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Well, we hope it's sustainable. I think that it's sustainable as long as the national economy keeps up, holds its own. In terms of a gateway market that's performing that way, I think we have stronger, more solid underpinning to be able to continue performing than some of the other markets that are single-industry dependent. And I also think that we are priced -- we continue as we sit here now to be priced below, whether it be New York or certain areas in Boston, certainly, San Francisco or areas in Washington. So I -- without a national trip, I think that we have a very good running path ahead of us. But a change in the national economy could be -- obviously, could be hard on us and whatever, some type of trade war that was particularly impactful to the rest. I don't know it is, but it's nothing happening here local.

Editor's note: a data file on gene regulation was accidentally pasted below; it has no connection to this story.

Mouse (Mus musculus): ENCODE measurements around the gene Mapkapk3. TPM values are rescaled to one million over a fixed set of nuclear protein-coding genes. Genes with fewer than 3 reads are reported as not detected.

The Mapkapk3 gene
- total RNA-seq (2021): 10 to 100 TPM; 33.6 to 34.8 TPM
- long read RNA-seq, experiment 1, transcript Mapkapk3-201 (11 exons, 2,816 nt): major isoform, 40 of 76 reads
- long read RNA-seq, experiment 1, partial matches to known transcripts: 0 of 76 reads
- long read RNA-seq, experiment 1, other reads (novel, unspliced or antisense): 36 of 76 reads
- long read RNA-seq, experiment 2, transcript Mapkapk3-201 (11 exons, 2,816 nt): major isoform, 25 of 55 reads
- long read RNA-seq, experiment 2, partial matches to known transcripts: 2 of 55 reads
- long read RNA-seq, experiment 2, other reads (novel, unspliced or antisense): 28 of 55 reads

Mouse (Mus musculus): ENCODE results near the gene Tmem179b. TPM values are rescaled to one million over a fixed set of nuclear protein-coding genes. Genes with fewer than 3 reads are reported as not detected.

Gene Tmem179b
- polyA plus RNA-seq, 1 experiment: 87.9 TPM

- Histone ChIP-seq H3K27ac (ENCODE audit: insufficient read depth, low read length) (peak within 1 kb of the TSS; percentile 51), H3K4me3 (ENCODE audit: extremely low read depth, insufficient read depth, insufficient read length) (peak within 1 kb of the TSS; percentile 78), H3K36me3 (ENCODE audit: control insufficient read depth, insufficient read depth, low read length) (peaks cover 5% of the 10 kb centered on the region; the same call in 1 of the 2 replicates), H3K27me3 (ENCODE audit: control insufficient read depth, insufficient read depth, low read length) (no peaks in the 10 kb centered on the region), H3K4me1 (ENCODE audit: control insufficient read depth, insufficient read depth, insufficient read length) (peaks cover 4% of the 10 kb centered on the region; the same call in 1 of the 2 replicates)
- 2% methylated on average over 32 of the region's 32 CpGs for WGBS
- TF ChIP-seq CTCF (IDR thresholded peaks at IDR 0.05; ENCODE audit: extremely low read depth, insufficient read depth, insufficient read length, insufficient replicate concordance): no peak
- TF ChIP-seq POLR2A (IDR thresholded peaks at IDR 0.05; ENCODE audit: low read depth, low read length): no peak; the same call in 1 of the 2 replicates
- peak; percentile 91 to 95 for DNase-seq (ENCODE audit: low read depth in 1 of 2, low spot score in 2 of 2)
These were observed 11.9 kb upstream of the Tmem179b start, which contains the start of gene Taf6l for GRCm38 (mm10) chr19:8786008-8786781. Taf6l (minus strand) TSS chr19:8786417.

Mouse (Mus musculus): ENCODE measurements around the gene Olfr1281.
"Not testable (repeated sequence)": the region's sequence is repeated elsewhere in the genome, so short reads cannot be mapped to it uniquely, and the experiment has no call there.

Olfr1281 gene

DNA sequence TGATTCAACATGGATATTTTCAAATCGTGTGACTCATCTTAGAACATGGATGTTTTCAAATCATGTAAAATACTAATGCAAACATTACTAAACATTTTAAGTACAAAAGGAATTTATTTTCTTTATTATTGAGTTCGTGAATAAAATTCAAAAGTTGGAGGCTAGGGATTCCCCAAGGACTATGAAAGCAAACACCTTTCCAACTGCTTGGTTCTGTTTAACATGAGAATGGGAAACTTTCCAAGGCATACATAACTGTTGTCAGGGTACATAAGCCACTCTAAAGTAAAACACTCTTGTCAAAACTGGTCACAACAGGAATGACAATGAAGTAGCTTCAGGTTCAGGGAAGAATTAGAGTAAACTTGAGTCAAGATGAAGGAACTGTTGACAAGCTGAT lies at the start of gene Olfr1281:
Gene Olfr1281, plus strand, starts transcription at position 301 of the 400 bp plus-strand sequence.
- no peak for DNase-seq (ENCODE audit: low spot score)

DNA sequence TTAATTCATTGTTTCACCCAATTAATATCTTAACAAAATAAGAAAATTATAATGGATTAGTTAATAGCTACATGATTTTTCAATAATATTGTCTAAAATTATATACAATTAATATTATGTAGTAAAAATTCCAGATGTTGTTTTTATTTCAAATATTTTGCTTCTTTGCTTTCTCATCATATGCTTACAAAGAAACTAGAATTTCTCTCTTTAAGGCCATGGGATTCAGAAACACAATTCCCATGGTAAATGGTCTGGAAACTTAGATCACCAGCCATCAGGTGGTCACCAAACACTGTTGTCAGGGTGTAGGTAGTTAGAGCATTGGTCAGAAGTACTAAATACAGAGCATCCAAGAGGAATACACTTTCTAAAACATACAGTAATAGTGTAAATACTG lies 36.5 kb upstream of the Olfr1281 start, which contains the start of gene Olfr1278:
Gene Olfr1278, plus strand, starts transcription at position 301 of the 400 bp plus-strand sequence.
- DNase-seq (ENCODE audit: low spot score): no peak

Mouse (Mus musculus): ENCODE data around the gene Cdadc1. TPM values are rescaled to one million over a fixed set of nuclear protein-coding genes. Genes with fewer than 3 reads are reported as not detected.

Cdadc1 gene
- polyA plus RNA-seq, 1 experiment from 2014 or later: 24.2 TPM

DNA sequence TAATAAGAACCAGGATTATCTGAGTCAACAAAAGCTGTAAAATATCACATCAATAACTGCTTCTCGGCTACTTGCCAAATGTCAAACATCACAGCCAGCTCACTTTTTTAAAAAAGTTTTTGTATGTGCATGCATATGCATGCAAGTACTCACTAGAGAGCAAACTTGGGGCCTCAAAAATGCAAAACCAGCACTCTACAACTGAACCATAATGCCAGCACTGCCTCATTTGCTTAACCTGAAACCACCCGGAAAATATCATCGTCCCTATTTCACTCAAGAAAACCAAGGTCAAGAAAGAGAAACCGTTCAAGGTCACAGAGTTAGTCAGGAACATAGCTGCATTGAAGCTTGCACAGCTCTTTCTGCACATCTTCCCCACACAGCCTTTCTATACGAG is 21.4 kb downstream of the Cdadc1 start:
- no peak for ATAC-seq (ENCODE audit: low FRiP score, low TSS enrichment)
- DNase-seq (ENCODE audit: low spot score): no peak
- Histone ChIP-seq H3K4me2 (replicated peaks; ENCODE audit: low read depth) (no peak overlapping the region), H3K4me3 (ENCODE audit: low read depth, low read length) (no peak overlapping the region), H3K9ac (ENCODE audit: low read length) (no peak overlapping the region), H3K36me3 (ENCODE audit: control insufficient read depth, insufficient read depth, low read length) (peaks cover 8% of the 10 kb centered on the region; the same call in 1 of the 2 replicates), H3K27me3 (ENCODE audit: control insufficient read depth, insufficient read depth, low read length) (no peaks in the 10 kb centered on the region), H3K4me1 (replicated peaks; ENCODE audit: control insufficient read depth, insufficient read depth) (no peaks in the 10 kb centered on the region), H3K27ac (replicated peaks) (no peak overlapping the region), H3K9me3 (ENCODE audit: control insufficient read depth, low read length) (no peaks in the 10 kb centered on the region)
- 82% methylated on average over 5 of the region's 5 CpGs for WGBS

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John William Guinee, Stifel, Nicolaus & Company, Incorporated, Research Division - MD [39]

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And then a follow-up. Most of your peers have a big 150,000, 100,000, 150,000 square foot lease expirations, which always seem to go vacant. Do you have any of those on the horizon?

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Jordan L. Kaplan, Douglas Emmett, Inc. - President, CEO & Director [40]

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No. Not that I can think of because we really don't barely have any of those. So even when you look at our kind of largest tenant list, those tenants tend to be many, many tenancies at different locations that make that single person or, say, whether it be Bank of America in their various locations, UCLA in their 20 locations or whatever it is. So we don't happen to have that sort of chunky, severe depression followed by elation of having leased that's -- signed a gigantic lease. We are much more of a flow business.